Economics – a study of how society decides how and for whom to produce good and services.[1] By goods it is meant physical commodities such as coal, steel, computers or bananas and by services - activities such as massages, concerts or restaurants.

There are a variety of modern definitions of economics. Some of the differences may reflect evolving views of the subject or different views among economists.

Parkin Powell Matthews claim that economics is a social study science that studies the choices and behaviors that individuals, businesses, governments and entire societies make. This is due to the fact that they cope with the incentives and scarcity that influence and reconcile those choices.[2]

On the other hand, John Stuart Mill defines economics as: "the science which traces the laws of such of the phenomena of society as arise from the combined operations of mankind for the production of wealth, in so far as those phenomena are not modified by the pursuit of any other object”.[3]

Another definition of economics claim that this is a social study of the production, distribution, and consumption of wealth.[4]

The division[edit]

Economics subject is divided into two main parts:

  • Microeconomics – is the study of choices and behavior that individuals, householders and organizations make. Also, it examines the way these choices interact in markets and influence of governments. Another way to define microeconomics is to say that it examines how entities, forming a market structure, interact within a market to create a market system.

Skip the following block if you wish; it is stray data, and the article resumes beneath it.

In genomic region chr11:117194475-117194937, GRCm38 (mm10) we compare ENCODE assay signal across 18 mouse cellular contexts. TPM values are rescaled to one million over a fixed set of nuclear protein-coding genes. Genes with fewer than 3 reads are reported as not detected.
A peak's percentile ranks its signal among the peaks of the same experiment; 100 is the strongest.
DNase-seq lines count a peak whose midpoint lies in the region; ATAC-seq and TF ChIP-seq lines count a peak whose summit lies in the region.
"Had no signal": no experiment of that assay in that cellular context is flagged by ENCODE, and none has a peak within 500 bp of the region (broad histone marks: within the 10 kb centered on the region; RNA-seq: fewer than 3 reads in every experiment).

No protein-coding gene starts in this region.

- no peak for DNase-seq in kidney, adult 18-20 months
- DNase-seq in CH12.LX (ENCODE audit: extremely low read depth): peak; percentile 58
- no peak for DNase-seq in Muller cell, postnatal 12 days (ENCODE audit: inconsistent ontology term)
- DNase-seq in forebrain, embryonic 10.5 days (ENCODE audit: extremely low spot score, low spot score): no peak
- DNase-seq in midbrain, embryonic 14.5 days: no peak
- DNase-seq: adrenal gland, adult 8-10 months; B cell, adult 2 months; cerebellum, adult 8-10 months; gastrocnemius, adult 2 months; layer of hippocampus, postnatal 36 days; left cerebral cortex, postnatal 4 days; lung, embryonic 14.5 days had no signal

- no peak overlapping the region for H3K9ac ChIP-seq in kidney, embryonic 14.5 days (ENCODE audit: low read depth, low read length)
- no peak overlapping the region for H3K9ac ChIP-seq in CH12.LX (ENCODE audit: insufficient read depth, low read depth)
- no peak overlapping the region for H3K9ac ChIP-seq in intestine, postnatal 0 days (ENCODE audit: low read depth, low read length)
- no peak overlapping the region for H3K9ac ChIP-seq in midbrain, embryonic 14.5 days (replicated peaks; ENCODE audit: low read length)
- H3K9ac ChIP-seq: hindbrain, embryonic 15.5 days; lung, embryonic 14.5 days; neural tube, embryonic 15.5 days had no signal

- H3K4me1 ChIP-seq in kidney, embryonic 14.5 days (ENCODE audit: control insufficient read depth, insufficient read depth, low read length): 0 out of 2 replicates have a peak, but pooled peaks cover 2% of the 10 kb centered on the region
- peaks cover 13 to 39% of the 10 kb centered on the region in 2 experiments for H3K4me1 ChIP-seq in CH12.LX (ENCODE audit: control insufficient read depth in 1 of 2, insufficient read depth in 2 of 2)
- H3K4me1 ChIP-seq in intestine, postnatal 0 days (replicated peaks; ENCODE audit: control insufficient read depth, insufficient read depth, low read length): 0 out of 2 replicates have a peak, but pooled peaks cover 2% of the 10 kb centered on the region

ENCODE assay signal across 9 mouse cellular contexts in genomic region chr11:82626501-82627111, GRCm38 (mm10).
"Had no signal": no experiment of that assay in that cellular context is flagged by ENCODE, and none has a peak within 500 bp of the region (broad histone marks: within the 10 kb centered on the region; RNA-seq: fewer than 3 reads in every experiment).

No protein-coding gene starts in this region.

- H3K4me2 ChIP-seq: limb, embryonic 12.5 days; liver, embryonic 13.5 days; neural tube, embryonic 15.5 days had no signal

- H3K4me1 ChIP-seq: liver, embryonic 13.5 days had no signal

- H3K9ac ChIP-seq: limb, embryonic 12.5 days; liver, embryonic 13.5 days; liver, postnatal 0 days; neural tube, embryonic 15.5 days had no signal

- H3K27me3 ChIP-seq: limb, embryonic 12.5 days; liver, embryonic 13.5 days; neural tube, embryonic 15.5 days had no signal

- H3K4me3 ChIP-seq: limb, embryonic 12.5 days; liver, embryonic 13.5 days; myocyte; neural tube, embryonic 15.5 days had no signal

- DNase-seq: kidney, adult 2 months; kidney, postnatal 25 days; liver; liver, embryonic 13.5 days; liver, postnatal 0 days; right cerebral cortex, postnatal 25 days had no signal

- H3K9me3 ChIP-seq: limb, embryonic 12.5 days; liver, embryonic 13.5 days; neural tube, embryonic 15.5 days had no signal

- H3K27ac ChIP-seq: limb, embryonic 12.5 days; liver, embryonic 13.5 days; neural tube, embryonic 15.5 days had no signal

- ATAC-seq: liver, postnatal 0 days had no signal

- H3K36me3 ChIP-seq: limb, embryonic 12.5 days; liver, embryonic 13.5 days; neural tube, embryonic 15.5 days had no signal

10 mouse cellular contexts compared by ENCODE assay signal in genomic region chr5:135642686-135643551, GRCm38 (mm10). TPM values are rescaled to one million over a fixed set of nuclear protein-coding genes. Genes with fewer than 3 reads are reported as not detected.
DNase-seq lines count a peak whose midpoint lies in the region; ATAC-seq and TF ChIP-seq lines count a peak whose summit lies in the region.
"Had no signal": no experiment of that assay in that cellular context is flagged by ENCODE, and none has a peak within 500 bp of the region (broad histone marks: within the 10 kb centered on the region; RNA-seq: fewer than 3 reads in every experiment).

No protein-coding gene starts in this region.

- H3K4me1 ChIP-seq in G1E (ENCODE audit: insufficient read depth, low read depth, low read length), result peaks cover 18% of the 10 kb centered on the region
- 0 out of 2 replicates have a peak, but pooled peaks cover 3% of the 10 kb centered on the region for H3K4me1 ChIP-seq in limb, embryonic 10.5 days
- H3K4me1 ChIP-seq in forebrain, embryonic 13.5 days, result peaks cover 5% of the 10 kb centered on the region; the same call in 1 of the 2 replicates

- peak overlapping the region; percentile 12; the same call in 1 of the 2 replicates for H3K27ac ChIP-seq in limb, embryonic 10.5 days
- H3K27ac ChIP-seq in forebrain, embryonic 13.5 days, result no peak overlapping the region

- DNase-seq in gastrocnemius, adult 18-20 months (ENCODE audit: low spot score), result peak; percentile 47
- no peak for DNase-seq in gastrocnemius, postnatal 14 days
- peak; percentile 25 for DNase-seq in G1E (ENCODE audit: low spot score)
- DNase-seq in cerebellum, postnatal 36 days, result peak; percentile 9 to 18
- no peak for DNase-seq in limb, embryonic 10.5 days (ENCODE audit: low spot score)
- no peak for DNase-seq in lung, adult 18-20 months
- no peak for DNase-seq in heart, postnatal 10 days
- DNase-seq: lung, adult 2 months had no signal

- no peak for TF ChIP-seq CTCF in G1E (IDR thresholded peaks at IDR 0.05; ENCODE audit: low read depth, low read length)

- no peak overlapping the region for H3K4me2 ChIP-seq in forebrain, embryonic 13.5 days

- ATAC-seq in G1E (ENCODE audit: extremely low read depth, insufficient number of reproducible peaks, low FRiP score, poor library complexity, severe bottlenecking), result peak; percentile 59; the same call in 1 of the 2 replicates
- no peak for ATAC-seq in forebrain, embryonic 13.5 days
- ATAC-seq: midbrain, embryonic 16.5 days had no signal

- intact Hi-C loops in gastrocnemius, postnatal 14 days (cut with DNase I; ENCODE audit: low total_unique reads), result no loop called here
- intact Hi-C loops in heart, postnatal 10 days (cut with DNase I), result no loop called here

The examples of microeconomics questions are: Why are people buying more computers and vehicles?

  • Macroeconomics – is the study of the performance of the national economy and the global economy. Macroeconomics examines the economy as a whole to explain broad aggregates and their interactions. Such aggregates include: national income and output, the unemployment rate, and price inflation and subaggregates like total consumption and investment spending and their components. Macroeconomic analysis also considers factors affecting the long-term level and growth of national income (e.g. transport, production). Such factors include capital accumulation, technological change and labour force growth.


  1. D. Begg, S.Fisher, R. Dornbusch, Economics, McGraw-Hill Book Company 1987, s. 2.
  2. P. P. Matthews. Economics, Addison-Wesley 2008, s. 4-5.
  3. S. J. Mill, On the Definition of Political Economy; and on the Method of Investigation Proper to It, Essay V, in Essays on Some Unsettled Questions of Political Economy.
  4. Greenwald and Associates, The McGraw-Hill Dictionary of Modern Economics, s. 191.

Author: Marta Głogowska